8/23/2014 12:13 A.M. ET
Shortstop Anderson debuts at Double-A
By Jamal Collier and Teddy Cahill / MLB.com
Fully recovered from the broken wrist that sidelined him for nearly two months and fresh off a short rehab assignment in the Arizona League, shortstop Tim Anderson, the White Sox No. 2 prospect, made his debut with Double-A Birmingham on Friday. Though he collected three hits, it wasn't enough for a victory, as Birmingham fell, 3-2, to Mississippi.
Anderson, ranked No. 85 on MLBPipeline.com's Top 100 Prospects, broke his wrist in June while playing with Class A Advanced Winston-Salem. He returned to the field a week ago in Arizona with the Rookie White Sox before joining the Barons. He went 3-for-3 with a double and scored a run in his debut.
When he was placed on the disabled list in June, Anderson was hitting .297/.323/.472 with six home runs and 10 stolen bases in 68 games with Winston-Salem. At the time, he ranked eighth in the Carolina League in hitting.
Anderson's promotion to Double-A is something of a homecoming for the 21-year old. He grew up about an hour southwest of Birmingham in Tuscaloosa, Ala. After two years at East Central Community College in Mississippi, the White Sox made him the 17th overall pick in the 2013 First-Year Player Draft.
Konerko hopes Beckham blossoms with Angels
NEW YORK -- Paul Konerko had traveled ahead of the White Sox, so he was already in New York when he heard the news that second baseman Gordon Beckham had been traded to the Angels on Thursday.
Konerko exchanged a couple of texts with Beckham, to whom he was friend and mentor. Even though it felt like Beckham's days with the White Sox were numbered, this still came as a bit of a surprise.
"Usually when you get through July, you don't see it happening quite as much," Konerko said. "I think it was probably inevitable that he was going to be with another team next year anyway, so it's just kind of a jump-start to that for him. I look at it as a positive. Where he's at in his career right now, the way it had unfolded in the last couple of years, this can only be a good thing for him."
Beckham always carried the high expectations of being selected eighth overall by the White Sox in the 2008 First-Year Player Draft, expectations that were only heightened by his stellar rookie campaign in 2009, when he batted .270 with 14 homers, 28 doubles and 63 RBIs and finished fifth in the American League Rookie of the Year voting.
But after that season, Beckham never found his groove at the plate. In 101 games with the White Sox this season, he had a slash line of .221/.263/.336, with seven homers and 36 RBIs.
"It's always tough when a guy comes up right away, spent really no time in the Minor Leagues, and then he was pretty much doing everything he was in college on a Major League field," Konerko said. "It's easy to expect that's going to happen, that's going to keep happening. That's usually not the case."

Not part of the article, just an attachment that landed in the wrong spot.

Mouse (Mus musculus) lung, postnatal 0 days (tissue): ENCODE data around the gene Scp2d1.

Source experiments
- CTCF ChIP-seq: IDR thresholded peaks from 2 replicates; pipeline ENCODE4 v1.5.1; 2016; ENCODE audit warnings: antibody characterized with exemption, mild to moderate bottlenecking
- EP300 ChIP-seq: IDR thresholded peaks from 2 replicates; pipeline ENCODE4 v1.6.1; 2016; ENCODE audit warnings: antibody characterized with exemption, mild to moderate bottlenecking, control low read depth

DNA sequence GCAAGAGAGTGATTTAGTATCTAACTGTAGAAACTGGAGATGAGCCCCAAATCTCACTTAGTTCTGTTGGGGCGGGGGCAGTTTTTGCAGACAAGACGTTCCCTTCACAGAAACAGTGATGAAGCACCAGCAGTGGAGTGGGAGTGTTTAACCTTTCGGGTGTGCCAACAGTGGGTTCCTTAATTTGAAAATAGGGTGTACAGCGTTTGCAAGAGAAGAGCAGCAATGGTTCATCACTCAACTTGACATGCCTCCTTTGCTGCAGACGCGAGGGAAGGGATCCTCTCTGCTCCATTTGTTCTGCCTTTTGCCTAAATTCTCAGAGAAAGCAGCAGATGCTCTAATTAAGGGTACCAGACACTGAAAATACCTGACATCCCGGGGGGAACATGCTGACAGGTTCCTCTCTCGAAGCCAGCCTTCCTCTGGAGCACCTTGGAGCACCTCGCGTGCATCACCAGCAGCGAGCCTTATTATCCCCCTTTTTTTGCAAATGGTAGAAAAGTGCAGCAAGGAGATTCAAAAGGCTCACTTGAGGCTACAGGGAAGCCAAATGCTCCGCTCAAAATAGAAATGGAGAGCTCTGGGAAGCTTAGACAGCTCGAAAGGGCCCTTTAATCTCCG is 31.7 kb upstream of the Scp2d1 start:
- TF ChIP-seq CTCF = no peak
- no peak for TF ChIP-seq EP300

The trade is expected to give the White Sox a chance to promote some of their talent in the Minors and give Beckham, who was in his sixth season with Chicago, a breath of fresh air that comes with a change of scenery
"Sometimes you play and let the baggage you have here, that consistently being with one team, your mind can play tricks on you where you're going up there trying to get 200 hits in one at-bat," manager Robin Ventura said. "Now, he's going to a place that's new. He can still be a good player. He's talented."
The White Sox are certainly going to miss Beckham's glove. He is regarded as one of the top defensive second baseman in the league, but Konerko added that he would miss having Beckham's personality around as well.
"He's a great person, great kid," Konerko said. "You want that guy to do well. You want him to succeed because he's going to do right by it."
Abreu happy to see fellow Cuban Castillo in bigs
NEW YORK -- Jose Abreu was excited to see fellow Cuban Rusney Castillo close to finalizing a seven-year, $72.5 million deal with the Red Sox.
"I am very happy for him, and I think all Cubans should be happy for him that he was able to get such a good contract," Abreu said.
The reported deal would eclipse Abreu's six-year, $68 million contract from this past offseason as the largest deal signed by an amateur player, but he did not seem to have an issue with his former teammate's new deal.
"We played together all throughout we were growing up and coming up on the national team," Abreu said. "I'll tell you, he's a guy who has a lot of tools. He's a five-tool player. As long as he stays mentally tough, he's going to be able to do some good things."
The Red Sox were in heavy pursuit for Abreu this past winter before losing out to the White Sox. His success in his first season likely helped Castillo's case for such a large contract.
Abreu also offered some advice to Castillo about making the adjustment to the Majors.
"My advice to him is to let people who know what they're doing help him," Abreu said. "Let them help him and just listen to them. As long as you do that and stay mentally tough, he should be fine."
Third to first
• Right-hander Javy Guerra is in New York with the White Sox, but has not been activated from the bereavement list. Guerra has not had a chance to do a lot of throwing, but he will be activated on Saturday.
• The White Sox optioned reliever Eric Surkamp to Triple-A Charlotte following Friday night's 4-3 loss.
Jamal Collier is an associate reporter for MLB.com. Teddy Cahill is a reporter for MLB.com. Follow him on Twitter at @tedcahill. This story was not subject to the approval of Major League Baseball or its clubs.